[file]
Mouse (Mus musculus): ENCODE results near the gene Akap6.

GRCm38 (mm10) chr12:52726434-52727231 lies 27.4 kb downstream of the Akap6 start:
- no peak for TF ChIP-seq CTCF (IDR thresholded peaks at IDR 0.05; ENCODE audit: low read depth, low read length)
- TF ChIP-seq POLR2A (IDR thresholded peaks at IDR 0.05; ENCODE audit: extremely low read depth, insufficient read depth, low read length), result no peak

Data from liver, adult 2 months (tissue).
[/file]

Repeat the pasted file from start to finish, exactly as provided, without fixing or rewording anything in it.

Mouse (Mus musculus): ENCODE results near the gene Akap6.

GRCm38 (mm10) chr12:52726434-52727231 lies 27.4 kb downstream of the Akap6 start:
- no peak for TF ChIP-seq CTCF (IDR thresholded peaks at IDR 0.05; ENCODE audit: low read depth, low read length)
- TF ChIP-seq POLR2A (IDR thresholded peaks at IDR 0.05; ENCODE audit: extremely low read depth, insufficient read depth, low read length), result no peak

Data from liver, adult 2 months (tissue).